We asked some of the game’s biggest players to nominate the albums which shook their world:

DJ Shadow
“I think the album that I’ve played the most in my lifetime, and that affected me the most profoundly, would be [Public Enemy’s] ‘It Takes A Nation Of Millions To Hold Us Back’. It was so layered, in every way, from the sound to the liner notes. The labour that went into it was unbelievable. I was able to listen to it time and time and time again, and still pick up new things.”

Cookie Pryce (Cookie Crew)
“I loved Main Source. So ‘Breaking Atoms’ by them. That is just pure hip-hop. That’s what was absorbed into our system. Ok, commercial rap was doing its thing, but you had to come back to the realness. We would have this on tape, which was played in the car over, and over again. It has a timeless quality.”

Buckshot (Black Moon)
“When a meteor hits a planet and makes a crater, that’s one thing. But when a meteor hits a planet and change that muthafucking axis, that’s a whole different thing. That’s what a game-changing album should do. That’s what Rakim did when he came in the game. Same with KRS-One, Big Daddy Kane, Wu-Tang and Black Moon.”

Ms Dynamite
“I would have to say Public Enemy again with ‘It Takes A Nation of Millions to Hold Us Back’. On an international scale the whole world stopped. And what they were saying was totally revolutionary at that time in hip-hop. They didn’t really censor their feelings about being young black men in a racist system in America. They helped to empower a lot of people.”

NME

Talib Kweli
“Public Enemy’s ‘It Takes A Nation Of Millions To Hold Us Back’ – my personal favourite album fluctuates, but I always come back to that. It’s just the cinematic nature of it; the Bomb Squad’s production; Chuck D at the height of his prowess; Flava Flav adding interesting aspects. And they travelled the world – they took their energy and their concept of a black-nationalistic group right around the globe.”

Dave Pearce
‘‘‘Criminal Minded’ by BDP which was KRS-One and Scott La Rock, the early guys. This kind of had slight reggae overtones in it, it was on a label called B-Boy records which was a label in the Bronx. It was a very rough and raw album, unfortunately DJ Scott La Rock, who I came to know well, was murdered, he was gunned down. It was a really powerful record sonically, and the platonic poetry is amazing. ‘South Bronx’ was all about the territory and ‘9 Millimetres Goes Bang’ was a great record on there. It was really one of the roughest albums out there.”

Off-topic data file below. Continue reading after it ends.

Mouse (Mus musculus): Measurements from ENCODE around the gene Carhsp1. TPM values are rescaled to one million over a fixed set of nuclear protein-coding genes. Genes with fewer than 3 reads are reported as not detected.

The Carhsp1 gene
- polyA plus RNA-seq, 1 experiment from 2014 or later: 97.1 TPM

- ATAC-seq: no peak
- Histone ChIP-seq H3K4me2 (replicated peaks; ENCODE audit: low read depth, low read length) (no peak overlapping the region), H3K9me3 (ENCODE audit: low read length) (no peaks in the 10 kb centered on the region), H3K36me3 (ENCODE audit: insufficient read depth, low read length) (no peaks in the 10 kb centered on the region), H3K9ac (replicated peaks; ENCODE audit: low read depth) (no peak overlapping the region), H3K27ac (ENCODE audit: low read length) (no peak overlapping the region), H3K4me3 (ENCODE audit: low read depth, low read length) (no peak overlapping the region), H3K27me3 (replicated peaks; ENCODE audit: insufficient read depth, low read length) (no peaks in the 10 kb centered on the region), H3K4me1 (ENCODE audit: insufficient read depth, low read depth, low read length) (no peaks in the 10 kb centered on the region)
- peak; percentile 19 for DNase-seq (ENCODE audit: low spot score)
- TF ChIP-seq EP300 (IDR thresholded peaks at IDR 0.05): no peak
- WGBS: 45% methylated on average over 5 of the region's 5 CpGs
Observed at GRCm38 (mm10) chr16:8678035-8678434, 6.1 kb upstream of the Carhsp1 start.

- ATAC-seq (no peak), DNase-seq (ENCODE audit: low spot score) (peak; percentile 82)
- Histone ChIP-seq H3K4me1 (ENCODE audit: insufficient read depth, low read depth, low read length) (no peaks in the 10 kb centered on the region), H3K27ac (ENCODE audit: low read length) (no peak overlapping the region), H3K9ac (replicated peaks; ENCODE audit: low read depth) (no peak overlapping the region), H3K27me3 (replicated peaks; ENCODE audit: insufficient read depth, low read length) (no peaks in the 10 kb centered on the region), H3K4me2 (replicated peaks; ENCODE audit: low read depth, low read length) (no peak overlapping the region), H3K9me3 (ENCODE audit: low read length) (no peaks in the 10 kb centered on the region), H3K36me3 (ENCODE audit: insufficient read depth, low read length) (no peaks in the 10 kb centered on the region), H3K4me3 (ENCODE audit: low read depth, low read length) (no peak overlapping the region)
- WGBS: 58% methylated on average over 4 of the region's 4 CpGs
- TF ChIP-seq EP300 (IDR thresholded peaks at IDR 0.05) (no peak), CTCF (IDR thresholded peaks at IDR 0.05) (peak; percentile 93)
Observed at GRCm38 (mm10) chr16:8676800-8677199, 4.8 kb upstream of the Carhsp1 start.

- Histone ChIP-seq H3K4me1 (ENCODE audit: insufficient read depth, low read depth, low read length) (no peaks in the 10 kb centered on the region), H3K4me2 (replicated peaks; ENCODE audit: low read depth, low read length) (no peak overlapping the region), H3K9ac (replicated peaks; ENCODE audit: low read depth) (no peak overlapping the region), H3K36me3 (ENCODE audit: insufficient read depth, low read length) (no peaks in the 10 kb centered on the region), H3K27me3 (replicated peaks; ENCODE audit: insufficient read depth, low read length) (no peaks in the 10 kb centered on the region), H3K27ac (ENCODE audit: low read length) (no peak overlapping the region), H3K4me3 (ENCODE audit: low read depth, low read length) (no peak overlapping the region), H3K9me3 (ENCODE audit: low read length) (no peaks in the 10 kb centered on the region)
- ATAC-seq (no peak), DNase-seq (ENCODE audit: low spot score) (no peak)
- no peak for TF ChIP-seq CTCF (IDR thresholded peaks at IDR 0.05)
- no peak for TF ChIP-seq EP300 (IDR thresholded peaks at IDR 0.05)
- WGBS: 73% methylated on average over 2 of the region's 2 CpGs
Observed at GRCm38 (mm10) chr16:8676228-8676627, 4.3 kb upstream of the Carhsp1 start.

Sporting Life
”Kayne West – ‘808’s & Heartbreak’. It birthed the careers of so many artists that are current today. It’s like what Nas said, ‘all I did was give you a style that you can run with’, Kayne West gave a style that people can run with, Kid Cudi, Drake, 2Chainz, every rapper that’s current today…that’s basically the progeny of ‘808’s & Heartbreak’, that combination of RnB melodies and the hard drums, even the southern element that’s in a lot of popular music today was birthed of it. It’s proven in the fact that so many artists have been able to sustain careers just off of the stuff that was influenced from that album, I mean Drake is like a baby of ‘808’s & Heartbreak’ to me.”

NME

Roots Manuva
“’Doggystyle’ by Snoop Doggy Dogg. Mainly because of the marriage of high-fidelity sonic engineering with a kind of bedroom and street corner kinda rapping style. There was also some really freeform song structures in there as well, and it is all done with that high-fidelity touch. The attention to quality is high. This album is up there. I hear people who still go on about getting ‘A Dre-type quality’ to their productions.”

Wiki
”’Aquemini’ [by OutKast] and ‘Return To The 36 Chambers’ [by ODB], that’s still a game changer, because no one like hit it, no one’s done an album like that that raw, that’s just natural, it’s next, it’s like this dudes life. ‘Return To The 36 Chambers’ is back to that world and this one character from that world, ODB, and you see his picture on the front, and it’s like this dude is a crazy motherfucker and it’s like, nasty and It’s like ill, and he’s singing on it and he’s spitting on it and he’s talking on it, and like, it’s just sick. It held strong to the roots of Wu-Tang.”

Mark Ronson
“I’d say ‘Midnight Marauders’ by A Tribe Called Quest. That album changed the sound of East Coast hip-hop, which before was very noisy and aggressive. But Midnight Marauders just had this sheen to it – it wasn’t too cleaned-up or sanitised, the snares still had that amazing ‘crack’ to them, but it sounded like nothing you’d ever heard before. It changed everything.”